28 Federal Standards for Voting If you can vote in State elections, can vote in federalNo State may discriminate on basis of raceNo State may discriminate on basis of genderNo State may require payment of taxes as a qualification to voteNo State may deprive a citizen over the age of 18 the right to vote if otherwise qualified
30 Residency Requirements Require that a person maintain a legal residence in a city, county, or State for a period of time to be eligible to voteLegal because:People should familiarize themselves w/ issue and candidatesStates have an interest in preventing voter fraud*In Texas, you must be a resident for 30 days prior to the election to be eligible to vote.
31 Motor Voter LawAllows people to register to vote when they renew their driver’s license.
32 Oregon v. MitchellOutlawed the use of literacy tests as a qualification for voting .Tests were used to discriminate against minorities and poor whites.
33 Who is ineligible to vote in Texas? Mentally IllMentally IncompetentFelonsNon-citizensHomelessDishonorably Discharged from militaryCalled “cannot voters” because they cannot legally vote.
34 Voter requirements in Texas Be at least 18 years of age on election dayBe a US citizenRegister 30 days prior to the electionBe a resident 30 days prior to the election
35 Methods used by Southern States to prevent minority voting White PrimariesGrandfather ClausesPoll taxLiteracy TestsProperty Tax PaymentsGerrymanderingIntimidationLynchingEtc…
36 GerrymanderingThe illegal practice of drawing lines for congressional districts to the advantage of the majority
38 Methods of Gerrymandering Concentrate the minorities voters in one District so they can only win one seatDisburse the minorities voters in all districts so they can never get a majority and win no seats
39 What is an idiot?It is a Greek word for one who does not vote or participate in politics
40 How many Americans voted in last presidential election (2012)? 122,394,724 voters56.8% of those who could have voted did so10% of those between the ages of voted67% of those between the ages of voted65 million voted for Obama/Biden57 million voted for Romney/Ryan
41 Major reasons people give for not voting: Apathy (don’t care)Voting is too difficultDon’t have the timeDidn’t registerDon’t know where to goDon’t have transportationIllEtc…
42 What is a non-voter?One who is eligible to vote, but chooses not to do so. (also called an idiot!)
43 What is a cannot voter?One who is not eligible to vote
44 What is a non-voting voter? One who does not vote on all the choices on the ballot.Example: you vote only for President, not Senate, House, etc…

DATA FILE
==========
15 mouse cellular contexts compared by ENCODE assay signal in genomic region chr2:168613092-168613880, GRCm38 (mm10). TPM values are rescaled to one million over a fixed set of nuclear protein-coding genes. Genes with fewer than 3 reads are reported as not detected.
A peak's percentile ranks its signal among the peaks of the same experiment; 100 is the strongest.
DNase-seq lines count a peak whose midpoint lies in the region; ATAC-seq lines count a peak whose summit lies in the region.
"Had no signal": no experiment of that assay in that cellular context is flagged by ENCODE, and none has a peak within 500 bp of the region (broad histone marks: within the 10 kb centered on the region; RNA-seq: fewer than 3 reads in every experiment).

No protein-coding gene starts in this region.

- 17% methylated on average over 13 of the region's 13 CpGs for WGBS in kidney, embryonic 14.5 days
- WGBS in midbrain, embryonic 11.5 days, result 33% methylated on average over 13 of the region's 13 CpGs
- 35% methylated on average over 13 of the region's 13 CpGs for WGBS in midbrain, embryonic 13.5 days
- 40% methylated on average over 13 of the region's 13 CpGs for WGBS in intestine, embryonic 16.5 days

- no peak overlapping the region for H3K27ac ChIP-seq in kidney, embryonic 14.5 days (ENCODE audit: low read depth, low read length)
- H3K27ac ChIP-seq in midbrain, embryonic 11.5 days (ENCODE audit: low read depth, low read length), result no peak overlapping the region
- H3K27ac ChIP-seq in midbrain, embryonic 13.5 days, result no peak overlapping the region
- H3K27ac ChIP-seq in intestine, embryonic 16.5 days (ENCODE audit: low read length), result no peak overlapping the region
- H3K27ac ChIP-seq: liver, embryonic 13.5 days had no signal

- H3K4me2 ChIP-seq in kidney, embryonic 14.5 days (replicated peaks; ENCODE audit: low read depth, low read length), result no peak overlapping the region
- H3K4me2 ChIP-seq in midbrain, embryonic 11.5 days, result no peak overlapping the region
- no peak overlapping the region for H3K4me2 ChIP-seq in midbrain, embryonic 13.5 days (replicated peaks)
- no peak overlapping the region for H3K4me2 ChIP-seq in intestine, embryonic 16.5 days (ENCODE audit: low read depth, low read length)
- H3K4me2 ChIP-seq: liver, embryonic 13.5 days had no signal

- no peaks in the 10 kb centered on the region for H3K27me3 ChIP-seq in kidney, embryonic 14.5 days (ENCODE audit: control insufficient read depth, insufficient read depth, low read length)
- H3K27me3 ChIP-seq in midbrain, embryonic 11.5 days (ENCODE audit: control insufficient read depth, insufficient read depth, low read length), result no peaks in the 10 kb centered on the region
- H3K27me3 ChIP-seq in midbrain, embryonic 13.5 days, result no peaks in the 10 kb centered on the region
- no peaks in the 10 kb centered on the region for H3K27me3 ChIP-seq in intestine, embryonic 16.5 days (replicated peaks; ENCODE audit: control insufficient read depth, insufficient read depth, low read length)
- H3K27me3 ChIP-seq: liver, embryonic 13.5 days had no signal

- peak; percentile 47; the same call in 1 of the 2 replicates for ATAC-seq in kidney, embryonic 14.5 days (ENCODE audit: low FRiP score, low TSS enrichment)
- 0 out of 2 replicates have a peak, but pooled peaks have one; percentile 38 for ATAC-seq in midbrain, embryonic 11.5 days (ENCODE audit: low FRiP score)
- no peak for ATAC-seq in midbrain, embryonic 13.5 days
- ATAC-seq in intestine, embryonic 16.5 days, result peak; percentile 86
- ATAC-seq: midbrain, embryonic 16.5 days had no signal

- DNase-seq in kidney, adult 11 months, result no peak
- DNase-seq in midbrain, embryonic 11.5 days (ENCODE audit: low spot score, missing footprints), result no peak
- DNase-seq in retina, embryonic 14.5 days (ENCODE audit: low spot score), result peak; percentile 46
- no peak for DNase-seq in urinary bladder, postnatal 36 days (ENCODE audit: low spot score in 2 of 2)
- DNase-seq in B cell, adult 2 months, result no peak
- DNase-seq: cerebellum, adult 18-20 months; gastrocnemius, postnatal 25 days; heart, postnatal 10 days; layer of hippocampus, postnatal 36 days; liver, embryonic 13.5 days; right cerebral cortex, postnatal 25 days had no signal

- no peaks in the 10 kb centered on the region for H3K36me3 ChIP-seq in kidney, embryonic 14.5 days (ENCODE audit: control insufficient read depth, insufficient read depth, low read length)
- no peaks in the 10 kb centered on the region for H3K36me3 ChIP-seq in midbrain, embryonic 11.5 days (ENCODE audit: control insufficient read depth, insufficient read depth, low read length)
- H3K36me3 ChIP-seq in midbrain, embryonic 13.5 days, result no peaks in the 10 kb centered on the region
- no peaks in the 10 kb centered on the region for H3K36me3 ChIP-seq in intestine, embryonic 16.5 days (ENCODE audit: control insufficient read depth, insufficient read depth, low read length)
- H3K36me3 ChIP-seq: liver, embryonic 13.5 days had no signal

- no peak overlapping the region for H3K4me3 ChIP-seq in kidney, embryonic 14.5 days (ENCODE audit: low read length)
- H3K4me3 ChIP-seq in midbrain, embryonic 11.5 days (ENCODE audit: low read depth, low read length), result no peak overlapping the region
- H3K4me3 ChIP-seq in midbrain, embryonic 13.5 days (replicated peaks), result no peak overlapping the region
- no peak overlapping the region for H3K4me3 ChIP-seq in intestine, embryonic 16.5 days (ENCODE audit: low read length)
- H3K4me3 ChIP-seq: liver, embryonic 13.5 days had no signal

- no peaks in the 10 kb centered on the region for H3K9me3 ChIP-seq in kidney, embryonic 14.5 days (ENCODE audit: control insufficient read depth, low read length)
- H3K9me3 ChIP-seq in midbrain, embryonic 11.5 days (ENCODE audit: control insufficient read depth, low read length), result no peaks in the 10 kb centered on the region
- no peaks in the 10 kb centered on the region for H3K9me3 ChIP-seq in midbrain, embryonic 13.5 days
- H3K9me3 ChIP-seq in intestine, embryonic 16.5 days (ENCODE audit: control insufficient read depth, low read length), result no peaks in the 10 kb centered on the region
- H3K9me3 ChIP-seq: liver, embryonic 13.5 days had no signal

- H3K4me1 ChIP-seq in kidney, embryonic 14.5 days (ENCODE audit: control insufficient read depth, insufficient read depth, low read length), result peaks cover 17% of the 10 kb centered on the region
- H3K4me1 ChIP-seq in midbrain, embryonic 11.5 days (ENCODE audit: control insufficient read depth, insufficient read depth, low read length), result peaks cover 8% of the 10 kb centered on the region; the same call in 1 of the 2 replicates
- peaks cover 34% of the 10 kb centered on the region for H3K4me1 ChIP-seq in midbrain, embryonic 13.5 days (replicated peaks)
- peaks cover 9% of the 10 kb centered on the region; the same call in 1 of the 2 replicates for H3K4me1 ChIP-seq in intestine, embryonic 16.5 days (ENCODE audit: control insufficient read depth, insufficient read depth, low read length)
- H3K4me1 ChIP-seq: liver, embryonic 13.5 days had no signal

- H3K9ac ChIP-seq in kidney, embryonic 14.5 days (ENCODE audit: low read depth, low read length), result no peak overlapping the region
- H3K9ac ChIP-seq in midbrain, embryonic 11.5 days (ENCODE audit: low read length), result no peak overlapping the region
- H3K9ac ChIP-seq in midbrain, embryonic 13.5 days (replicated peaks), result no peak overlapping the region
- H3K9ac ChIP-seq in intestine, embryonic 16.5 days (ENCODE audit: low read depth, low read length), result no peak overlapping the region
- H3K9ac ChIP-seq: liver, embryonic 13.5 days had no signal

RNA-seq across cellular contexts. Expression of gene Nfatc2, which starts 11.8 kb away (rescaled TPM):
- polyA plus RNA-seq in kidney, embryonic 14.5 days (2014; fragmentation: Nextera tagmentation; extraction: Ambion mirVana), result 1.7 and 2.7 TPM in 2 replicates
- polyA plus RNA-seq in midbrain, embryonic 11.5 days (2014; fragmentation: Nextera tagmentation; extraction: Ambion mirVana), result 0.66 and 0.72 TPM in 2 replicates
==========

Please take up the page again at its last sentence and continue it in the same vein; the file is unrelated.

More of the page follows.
45 Political Socialization The process by which one gains one’s political attitudes and beliefs.#1 Source: MOM and DAD!
46 Sociological Factors that Impact Voting Family #1AgeRaceIncomeOccupationReligionParty membership/affiliationFriends (peer pressure)Opinion LeadersLocation of residenceType of residenceEtc…
47 Psychological Factors that Impact Voting Party IdentificationYour feelings about the candidatesHow the issues impact you personally
48 Most likely voter in 2012 Professional Upper income ($250,000+) Married w/ kidsOwns home in suburbsVery well-educated (2 college degrees or more)Between the ages of 42-65White (62% of voters)ProtestantMember of a political partyFEMALE (54% of voters this time)
50 NominationThe process of naming a person to be a candidate for political office
51 Methods of Nomination Self –announcement Caucus Convention (pres only) Primary (#1 used today)Petition (local elections)
52 Three types of primaries: Closed : only registered party members can voteOpen: voters may chose which party’s ballot to vote on the day of the electionBlanket: voters may vote on BOTH party’s ballots
53 Why do some States choose to have closed primaries? It makes voters choose both a party and candidatesIt makes the candidates more responsive to their party’s issues and agendaIt prevents “primary raiding”
54 Why are closed primaries illegal in Texas? If a voter is required to reveal their party membership, it is no longer a secret ballotClosed primaries exclude independent votersClosed primaries have been used to discriminate against the poor and minoritiesIt violates our State Constitution!
55 When are congressional elections held? On the Tuesday, following the first Monday in November of every even numbered year!
56 What is the coattail effect? A strong national candidate (usually for Pres) attract voters to cast ballots for his/her party members lower on the ticket.EX: Reagan’s candidacy for Pres in 1980 led to a dramatic increase in the number of people who were elected to the House and Senate from the South in the Republican Party